Charges of greenwashing, pinkwashing and rainbow-washing are often made against corporate campaigns, but these terms carry less weight or are less provocative than the parallel critique of individuals. If a company is accused of greenwashing, it is usually held that whilst their motivations are perhaps selfish, even high-profile cases do not seem to significantly damage corporate reputations.
This reveals an asymmetry between how the individual and corporate cases are perceived: it is hard to establish that an individual is acting in bad faith, yet the labels of social justice warrior or virtue signaller undermine their credibility as an activist. The profit-motive and sensitivity to public perception of corporations are arguably more visible, but corporations seem to avoid lasting condemnation.
Further, when a company is accused of greenwashing, for instance, the legitimacy of the environmental cause is not called into question as is implied when an individual is said to be virtue signalling or being a social justice warrior.
This points to individual authenticity lying at the heart of the issue, perhaps confirming Ringo’s assertion that individuals are easier targets in the backlash against progressive ideas.
Social Justice Activism
A. “The goal of most SJWs is not to repair or improve society. Instead, they want to overthrow the existing social order. Accordingly, they are untroubled if pursuing social justice is actually socially divisive. Like Lenin before the revolution, they believe ‘worse is better’.” - John Gray
Gray’s understanding of social justice warriors paradoxically implies their convictions are indeed authentic - he takes issue with their convictions rather than their disingenuity.
For Gray, social justice warriors are intent on disturbing social and political stability; he attributes this to their conception of justice as centred on redistribution. He argues that instead of seeing justice as zero-sum, “the goal must be to ensure a decent measure of economic security for everyone” and doing so “need not invoke any ideal of social justice”.
Gray appears to use the term ‘social justice warrior’ as part of a broader critique of progressive movements and culture, not related to virtue signalling as described above.
His primary issue with social justice warriors is that they are “intolerant of criticism” - this is emblematic of a criticism of progressive ideas, not the more specific charges against social justice warriors or virtue signallers.
B. “The social justice approach — which emphasizes the dynamics of power and oppression — that many fear has taken over the humanities and social sciences at its best is actually an improvement over the “disinterested pursuit of truth” and more in line with the Socratic method.” - Matthew A. Sears
Sears argues new theories of race, gender and sexuality do not close down debate but enrich it. He draws on Socrates as symbolising civilisation and knowledge, arguing the Socratic method actually involved challenging influential and established ideas and individuals as contemporary critical theory does.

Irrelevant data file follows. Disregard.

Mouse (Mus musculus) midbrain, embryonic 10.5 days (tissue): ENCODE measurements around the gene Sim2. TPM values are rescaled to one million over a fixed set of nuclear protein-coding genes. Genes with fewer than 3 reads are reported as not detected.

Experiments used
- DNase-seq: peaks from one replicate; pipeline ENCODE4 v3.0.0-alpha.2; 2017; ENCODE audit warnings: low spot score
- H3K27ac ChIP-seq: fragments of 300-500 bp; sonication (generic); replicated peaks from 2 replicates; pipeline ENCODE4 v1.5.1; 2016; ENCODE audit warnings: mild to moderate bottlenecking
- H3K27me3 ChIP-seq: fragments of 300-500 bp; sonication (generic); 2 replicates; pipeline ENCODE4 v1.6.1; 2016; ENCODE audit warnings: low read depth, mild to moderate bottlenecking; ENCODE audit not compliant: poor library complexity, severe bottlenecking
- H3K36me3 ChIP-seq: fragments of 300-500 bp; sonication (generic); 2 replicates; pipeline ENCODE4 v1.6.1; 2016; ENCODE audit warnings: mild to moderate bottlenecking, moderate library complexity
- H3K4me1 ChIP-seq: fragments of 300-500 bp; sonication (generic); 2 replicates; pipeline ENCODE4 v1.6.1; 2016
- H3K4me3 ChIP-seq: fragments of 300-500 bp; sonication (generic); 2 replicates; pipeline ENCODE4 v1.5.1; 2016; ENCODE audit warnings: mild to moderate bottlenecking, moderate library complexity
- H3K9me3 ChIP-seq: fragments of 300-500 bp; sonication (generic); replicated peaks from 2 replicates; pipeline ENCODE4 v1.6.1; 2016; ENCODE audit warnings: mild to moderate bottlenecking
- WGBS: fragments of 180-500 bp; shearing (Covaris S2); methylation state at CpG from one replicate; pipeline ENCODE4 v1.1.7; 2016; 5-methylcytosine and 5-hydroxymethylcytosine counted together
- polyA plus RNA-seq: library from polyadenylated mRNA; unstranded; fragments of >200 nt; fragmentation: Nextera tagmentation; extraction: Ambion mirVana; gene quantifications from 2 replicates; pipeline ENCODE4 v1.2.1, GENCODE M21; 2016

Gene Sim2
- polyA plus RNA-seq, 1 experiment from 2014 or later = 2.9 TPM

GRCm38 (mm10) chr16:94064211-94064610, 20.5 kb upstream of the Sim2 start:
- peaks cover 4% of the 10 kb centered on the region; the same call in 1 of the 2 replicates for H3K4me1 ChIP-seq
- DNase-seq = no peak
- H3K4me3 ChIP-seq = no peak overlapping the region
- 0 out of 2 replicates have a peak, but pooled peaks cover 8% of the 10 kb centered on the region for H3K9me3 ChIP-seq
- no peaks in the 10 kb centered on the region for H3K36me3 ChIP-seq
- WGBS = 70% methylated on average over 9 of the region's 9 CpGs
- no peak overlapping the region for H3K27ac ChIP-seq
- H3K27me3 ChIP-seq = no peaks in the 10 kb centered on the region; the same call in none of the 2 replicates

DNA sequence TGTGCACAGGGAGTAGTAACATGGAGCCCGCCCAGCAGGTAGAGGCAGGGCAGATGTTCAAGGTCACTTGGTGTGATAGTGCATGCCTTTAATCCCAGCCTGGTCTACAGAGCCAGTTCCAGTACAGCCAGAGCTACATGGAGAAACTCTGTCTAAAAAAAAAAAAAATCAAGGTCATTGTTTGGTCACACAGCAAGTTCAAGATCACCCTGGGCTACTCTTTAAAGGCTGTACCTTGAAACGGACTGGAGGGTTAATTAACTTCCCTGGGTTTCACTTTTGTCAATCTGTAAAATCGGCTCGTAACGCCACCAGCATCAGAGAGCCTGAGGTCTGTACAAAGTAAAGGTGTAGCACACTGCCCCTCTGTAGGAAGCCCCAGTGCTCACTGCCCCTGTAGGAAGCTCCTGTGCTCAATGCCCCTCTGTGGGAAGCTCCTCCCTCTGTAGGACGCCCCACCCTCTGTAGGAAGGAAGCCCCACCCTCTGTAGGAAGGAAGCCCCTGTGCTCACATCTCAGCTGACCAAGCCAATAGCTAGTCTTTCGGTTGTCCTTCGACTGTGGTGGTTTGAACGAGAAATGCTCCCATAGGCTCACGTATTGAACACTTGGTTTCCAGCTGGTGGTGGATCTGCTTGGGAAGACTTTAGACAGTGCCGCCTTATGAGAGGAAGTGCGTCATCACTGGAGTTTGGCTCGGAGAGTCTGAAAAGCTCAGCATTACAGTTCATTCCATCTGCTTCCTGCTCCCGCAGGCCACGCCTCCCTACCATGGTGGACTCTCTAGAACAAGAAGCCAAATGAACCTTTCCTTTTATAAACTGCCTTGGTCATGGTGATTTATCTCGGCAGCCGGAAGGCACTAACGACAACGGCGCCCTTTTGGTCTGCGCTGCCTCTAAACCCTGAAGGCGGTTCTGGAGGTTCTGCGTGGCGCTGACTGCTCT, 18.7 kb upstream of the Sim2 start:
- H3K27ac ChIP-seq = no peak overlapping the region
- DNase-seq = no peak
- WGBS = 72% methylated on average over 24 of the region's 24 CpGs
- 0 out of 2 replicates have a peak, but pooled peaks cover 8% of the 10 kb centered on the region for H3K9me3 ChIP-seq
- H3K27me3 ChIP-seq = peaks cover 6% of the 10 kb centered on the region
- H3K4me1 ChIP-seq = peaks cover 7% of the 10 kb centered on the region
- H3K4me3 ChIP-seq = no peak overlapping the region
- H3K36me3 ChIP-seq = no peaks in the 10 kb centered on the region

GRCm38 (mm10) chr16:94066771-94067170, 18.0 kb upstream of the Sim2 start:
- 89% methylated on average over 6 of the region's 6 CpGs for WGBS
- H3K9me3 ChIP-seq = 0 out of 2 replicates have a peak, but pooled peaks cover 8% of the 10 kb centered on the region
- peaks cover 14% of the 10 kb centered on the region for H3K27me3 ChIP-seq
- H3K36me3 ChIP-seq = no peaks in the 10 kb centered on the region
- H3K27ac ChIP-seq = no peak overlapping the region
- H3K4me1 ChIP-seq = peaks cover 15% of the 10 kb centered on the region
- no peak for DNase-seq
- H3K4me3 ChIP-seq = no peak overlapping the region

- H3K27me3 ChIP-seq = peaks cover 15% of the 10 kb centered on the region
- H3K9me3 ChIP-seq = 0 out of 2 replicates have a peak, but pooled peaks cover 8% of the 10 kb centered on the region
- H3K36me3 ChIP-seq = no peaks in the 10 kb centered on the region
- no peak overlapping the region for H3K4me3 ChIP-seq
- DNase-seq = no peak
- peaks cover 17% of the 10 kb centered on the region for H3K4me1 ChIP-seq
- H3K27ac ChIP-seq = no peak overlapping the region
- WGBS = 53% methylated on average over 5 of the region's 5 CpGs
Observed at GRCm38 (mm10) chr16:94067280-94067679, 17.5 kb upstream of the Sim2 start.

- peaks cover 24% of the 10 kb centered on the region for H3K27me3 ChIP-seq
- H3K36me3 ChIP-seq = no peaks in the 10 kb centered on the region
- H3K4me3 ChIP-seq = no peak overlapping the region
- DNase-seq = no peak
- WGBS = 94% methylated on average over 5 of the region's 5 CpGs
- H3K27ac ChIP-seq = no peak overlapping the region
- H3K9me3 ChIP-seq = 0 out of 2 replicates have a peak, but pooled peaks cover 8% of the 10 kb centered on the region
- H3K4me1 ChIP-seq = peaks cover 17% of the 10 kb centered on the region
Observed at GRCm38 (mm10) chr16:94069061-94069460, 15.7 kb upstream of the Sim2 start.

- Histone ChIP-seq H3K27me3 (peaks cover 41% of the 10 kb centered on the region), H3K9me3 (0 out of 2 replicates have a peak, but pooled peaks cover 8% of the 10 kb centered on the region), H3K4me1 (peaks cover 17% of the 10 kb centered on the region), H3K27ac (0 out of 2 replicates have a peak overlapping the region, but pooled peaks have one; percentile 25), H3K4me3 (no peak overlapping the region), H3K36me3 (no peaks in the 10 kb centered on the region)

Here, Sears sees value not recognised by Gray in disruptive ideas that challenge the status quo. Again, his discussion of social justice warriors in the further education setting indicates that the specific meaning of the term has been somewhat lost since its early 2010s origins.
Acknowledging the value of ideas and campaigns which we may not agree with is key to expanding our understanding of the world, Sears argues. Dismissing progressive ideas as “divisive” as Gray does or by using cheap slurs to try to discredit Social Justice Warrior campaigners does not help us grow or overcome problems as a society.
“If they attack one personally, it means they have not a single political argument left.” - Margaret Thatcher
Thatcher cheered up “immensely” when her opponents attacked her personally. Criticisms addressing the source of an argument rather than its content are known as ad hominem.
Progressive activists might similarly find comfort in the Social Justice Warrior insult, signifying the accuser’s inability to engage in reasonable debate. If opponents of progressive movements were confident in their views, they should not need to resort to name-calling in political discourse.
Donald Trump’s political career highlights the power of name-calling: his range of nicknames for political opponents and allies have served to polarise public opinion and reduce politics to a one-dimensional cartoon where everyone is either a villain or a hero.
Debates around Social Justice Warriors and virtue signalling enter the Culture Wars where ‘woke’ critics argue those who express progressive opinions do so for social validation, alleging their activism is shallow and lacking substance.
Others would defend that this is a bad-faith attempt to undermine the legitimacy of progressive campaigns, protecting the status quo in doing so. It also raises deeper questions about the value of convictions not acted upon, or acted upon in tokenistic fashion, as well as regarding social media activism or so-called ‘clicktivism’.
Name-calling and ad hominem arguments may also trivialise political debate, whilst charges of acting in bad-faith might obstruct constructive discussion.